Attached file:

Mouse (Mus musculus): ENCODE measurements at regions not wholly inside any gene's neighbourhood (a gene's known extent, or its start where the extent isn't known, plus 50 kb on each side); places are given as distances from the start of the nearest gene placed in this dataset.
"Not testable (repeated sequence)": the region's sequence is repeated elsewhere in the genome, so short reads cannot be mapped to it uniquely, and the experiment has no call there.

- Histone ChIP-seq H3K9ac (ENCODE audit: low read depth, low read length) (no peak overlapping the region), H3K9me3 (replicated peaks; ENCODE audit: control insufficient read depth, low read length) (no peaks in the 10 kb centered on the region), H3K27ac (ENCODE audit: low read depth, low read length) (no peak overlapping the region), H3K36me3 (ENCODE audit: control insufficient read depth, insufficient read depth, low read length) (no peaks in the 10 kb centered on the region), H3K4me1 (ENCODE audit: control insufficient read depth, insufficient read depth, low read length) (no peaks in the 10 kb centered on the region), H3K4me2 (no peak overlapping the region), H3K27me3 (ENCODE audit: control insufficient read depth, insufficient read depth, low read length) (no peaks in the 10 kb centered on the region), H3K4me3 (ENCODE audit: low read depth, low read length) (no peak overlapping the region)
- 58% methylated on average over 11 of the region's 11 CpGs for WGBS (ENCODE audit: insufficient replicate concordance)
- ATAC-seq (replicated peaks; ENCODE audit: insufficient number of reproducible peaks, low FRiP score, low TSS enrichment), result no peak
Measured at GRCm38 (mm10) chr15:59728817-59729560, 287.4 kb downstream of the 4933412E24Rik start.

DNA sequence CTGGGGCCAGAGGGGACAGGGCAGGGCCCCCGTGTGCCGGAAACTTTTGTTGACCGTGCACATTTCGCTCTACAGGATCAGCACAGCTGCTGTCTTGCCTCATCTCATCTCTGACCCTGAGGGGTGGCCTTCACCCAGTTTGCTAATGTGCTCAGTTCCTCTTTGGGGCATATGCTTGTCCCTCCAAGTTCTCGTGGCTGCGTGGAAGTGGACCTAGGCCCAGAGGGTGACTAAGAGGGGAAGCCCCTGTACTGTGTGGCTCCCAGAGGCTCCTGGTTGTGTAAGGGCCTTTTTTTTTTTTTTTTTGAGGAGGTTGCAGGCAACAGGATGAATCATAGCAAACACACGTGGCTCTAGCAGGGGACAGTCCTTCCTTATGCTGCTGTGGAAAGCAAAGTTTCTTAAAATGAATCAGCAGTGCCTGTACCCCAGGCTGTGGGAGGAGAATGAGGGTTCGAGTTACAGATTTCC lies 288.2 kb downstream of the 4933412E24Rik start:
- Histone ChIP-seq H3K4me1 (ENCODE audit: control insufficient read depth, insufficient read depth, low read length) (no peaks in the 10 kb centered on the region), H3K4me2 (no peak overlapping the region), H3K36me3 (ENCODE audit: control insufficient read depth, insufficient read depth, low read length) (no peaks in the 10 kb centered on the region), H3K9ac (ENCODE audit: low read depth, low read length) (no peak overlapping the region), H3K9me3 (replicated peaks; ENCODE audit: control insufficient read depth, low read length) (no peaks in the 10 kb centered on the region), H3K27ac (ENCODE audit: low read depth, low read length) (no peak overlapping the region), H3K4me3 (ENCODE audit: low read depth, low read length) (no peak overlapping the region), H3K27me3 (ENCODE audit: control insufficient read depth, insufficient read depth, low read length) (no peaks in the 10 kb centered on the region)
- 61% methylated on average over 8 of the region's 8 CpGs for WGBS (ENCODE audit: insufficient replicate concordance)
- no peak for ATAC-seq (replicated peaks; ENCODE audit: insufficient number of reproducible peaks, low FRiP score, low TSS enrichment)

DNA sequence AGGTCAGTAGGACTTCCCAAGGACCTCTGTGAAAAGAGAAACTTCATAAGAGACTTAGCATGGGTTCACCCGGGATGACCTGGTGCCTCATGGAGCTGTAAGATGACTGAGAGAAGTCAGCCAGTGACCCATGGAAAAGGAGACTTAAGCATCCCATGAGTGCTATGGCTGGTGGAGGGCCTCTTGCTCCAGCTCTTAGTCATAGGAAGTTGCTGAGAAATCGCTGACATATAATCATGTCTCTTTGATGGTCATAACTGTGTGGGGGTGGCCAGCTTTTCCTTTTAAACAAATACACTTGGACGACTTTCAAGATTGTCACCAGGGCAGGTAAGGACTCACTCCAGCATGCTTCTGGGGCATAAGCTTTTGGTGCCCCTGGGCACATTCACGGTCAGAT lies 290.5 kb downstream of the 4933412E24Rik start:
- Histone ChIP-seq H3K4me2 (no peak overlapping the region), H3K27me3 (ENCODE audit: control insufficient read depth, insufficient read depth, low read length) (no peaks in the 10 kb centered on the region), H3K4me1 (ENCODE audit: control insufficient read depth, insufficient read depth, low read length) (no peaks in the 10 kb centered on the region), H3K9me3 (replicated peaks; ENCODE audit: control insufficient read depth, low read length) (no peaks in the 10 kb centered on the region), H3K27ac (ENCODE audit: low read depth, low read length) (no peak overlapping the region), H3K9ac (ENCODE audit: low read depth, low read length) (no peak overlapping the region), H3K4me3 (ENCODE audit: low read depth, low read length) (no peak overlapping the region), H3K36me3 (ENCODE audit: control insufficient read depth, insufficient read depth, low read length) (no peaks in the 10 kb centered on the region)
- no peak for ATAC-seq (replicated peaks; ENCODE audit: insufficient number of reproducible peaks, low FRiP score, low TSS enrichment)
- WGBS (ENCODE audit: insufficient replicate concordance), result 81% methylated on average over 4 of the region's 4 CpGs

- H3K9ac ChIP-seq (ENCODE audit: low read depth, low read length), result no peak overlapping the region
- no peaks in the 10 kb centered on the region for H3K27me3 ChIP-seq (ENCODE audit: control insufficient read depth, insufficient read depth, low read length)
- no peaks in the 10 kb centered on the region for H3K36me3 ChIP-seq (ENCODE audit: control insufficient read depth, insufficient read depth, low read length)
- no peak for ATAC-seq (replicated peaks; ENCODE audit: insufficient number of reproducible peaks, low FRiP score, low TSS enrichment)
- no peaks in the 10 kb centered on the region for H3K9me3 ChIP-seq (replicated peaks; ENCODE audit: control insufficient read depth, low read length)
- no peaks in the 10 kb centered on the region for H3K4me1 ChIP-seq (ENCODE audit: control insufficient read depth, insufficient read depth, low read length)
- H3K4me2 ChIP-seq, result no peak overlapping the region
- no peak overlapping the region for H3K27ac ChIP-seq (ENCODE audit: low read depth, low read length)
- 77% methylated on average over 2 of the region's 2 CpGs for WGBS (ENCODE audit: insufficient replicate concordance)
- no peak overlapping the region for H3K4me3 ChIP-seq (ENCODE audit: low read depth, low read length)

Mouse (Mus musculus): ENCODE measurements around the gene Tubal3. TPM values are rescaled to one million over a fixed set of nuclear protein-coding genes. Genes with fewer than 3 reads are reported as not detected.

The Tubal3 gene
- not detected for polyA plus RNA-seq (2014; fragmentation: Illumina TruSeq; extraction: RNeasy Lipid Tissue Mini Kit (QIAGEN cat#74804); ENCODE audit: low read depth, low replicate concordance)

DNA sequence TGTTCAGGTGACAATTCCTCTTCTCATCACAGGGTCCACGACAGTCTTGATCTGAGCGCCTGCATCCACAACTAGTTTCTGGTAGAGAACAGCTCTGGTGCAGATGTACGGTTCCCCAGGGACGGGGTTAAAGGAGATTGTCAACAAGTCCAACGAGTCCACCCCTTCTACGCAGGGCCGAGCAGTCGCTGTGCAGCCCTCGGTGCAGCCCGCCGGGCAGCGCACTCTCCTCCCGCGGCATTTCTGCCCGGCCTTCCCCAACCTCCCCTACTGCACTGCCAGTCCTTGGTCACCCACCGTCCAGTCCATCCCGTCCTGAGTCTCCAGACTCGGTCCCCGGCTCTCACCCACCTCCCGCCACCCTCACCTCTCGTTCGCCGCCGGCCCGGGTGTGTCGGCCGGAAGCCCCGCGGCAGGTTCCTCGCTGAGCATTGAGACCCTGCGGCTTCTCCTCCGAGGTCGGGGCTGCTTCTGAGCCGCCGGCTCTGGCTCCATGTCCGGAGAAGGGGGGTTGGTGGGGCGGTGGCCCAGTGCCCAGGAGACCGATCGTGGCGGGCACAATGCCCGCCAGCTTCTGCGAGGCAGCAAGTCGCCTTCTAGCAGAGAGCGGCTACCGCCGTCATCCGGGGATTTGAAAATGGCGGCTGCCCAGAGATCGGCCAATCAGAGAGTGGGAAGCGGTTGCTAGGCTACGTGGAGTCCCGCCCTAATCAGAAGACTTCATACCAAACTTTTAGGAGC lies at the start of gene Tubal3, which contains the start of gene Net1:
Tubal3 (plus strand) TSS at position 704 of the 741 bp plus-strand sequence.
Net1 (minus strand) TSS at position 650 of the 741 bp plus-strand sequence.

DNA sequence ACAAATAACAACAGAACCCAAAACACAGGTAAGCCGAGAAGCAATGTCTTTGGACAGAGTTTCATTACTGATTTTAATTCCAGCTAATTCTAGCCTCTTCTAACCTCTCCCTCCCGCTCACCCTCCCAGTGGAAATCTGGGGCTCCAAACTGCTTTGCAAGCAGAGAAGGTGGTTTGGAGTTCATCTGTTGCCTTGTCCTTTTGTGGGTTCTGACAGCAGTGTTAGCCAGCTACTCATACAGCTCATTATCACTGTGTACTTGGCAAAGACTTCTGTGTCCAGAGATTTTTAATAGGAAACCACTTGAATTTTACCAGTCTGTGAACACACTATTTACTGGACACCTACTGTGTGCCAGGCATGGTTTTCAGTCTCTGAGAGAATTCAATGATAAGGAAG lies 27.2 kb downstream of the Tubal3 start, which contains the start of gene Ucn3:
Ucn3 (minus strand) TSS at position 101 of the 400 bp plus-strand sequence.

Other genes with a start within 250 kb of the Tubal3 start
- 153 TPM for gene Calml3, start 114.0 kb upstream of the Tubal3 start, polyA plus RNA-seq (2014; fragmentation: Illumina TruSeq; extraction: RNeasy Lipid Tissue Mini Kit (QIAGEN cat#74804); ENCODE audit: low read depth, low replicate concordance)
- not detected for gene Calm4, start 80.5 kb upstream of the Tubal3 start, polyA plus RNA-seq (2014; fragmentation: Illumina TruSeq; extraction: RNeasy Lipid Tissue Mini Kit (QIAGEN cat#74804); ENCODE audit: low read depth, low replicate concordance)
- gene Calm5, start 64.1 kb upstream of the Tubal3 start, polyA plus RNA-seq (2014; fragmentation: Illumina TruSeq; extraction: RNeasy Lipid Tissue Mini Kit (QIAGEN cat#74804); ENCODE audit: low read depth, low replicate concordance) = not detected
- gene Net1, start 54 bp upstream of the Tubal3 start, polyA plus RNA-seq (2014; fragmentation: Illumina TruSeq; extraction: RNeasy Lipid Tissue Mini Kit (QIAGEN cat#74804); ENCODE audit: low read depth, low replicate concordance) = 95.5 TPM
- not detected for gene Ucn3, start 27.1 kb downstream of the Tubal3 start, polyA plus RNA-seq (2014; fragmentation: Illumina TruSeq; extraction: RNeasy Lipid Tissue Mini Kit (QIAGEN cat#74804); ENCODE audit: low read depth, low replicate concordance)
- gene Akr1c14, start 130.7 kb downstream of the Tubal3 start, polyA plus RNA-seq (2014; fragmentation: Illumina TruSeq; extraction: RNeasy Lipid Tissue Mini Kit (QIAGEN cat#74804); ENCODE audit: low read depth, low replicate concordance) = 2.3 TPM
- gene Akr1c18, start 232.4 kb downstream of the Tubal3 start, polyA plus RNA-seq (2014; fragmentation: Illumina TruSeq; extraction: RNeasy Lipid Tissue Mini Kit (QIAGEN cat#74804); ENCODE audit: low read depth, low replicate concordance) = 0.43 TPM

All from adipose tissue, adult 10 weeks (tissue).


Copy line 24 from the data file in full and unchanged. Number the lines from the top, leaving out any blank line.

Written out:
- no peak overlapping the region for H3K4me3 ChIP-seq (ENCODE audit: low read depth, low read length)